The finding is based on 11,000 U.S. children in kindergarten through eighth grade. The group included 131 children diagnosed with an autism spectrum disorder, according to their parents.
The kids' parents reported their earnings -- including salaries and interest on investments -- along with their education level, age, and other factors.
The survey results suggest that "families with a child with autism attain lower income than expected based on their educational and demographic characteristics," write the researchers, who included Guillermo Montes, PhD, of the Children's Institute in Rochester, N.Y.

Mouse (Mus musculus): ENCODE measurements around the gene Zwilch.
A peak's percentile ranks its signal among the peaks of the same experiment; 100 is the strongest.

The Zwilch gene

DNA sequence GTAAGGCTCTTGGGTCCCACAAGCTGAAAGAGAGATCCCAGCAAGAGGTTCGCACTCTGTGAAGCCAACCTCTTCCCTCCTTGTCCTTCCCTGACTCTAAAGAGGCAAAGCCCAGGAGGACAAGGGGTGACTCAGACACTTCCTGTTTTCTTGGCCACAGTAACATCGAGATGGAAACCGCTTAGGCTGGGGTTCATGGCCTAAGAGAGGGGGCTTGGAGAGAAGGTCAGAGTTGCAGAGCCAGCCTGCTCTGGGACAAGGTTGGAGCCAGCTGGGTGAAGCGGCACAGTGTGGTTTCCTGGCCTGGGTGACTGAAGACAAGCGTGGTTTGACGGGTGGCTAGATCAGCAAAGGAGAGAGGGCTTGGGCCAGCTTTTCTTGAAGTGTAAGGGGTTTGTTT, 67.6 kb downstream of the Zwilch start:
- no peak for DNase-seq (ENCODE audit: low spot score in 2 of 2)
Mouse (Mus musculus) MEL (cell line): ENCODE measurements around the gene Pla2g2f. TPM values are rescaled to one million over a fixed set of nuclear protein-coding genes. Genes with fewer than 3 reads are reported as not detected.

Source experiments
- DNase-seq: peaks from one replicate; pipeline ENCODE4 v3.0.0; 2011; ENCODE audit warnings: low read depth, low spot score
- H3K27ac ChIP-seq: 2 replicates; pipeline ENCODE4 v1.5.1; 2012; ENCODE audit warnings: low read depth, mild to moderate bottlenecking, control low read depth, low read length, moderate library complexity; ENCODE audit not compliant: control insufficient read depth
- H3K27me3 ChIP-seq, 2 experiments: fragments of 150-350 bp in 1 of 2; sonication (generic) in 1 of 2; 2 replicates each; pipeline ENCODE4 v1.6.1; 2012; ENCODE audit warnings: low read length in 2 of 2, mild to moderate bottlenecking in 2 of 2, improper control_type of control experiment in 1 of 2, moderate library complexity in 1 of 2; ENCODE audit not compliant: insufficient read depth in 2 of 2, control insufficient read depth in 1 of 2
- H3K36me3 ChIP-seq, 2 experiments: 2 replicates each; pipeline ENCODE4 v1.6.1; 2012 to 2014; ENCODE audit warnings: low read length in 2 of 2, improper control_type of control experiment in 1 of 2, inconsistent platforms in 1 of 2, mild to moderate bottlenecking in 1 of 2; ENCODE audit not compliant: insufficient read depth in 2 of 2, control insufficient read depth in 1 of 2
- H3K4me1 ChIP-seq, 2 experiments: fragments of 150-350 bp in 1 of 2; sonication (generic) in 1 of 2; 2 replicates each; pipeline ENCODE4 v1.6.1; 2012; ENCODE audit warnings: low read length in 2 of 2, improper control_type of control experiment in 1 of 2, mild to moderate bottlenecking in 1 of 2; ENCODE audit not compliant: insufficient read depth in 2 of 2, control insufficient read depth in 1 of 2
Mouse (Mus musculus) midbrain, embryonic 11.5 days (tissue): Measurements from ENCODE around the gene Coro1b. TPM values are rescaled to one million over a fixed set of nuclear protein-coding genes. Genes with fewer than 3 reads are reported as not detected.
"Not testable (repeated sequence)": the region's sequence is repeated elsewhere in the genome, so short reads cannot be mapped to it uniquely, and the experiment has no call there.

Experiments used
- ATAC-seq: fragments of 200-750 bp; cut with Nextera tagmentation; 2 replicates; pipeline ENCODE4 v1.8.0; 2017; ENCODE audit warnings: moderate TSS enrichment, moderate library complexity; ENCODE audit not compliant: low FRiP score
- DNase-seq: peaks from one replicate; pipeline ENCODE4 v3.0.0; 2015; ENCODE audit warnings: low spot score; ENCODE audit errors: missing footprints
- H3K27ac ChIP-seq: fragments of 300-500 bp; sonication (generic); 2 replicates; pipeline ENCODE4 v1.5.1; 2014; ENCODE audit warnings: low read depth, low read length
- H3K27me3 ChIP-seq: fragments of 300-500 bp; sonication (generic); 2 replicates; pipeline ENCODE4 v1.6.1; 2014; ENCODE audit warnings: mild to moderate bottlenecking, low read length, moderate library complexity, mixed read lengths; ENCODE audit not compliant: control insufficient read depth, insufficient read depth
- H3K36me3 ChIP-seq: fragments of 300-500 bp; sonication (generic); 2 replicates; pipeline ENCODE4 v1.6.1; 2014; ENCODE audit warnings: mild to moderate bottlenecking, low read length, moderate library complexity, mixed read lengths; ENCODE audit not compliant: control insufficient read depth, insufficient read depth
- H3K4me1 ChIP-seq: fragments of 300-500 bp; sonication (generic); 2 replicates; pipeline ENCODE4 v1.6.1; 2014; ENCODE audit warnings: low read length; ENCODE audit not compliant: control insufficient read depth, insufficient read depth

"The average loss of annual income associated with having a child with autism spectrum disorder was $6,200," Montes and colleagues calculate.
That figure is only about income. It doesn't include expenses related to autism, such as out-of-pocket costs for therapies and schooling.
Why the income gap? The researchers speculate that parents of children with autism spectrum disorders may "make different working choices than other parents," perhaps because their communities don't provide enough services and resources for autism.
The researchers advise health care providers to ask families of children with autism about financial difficulties and to help them access the services and resources they need.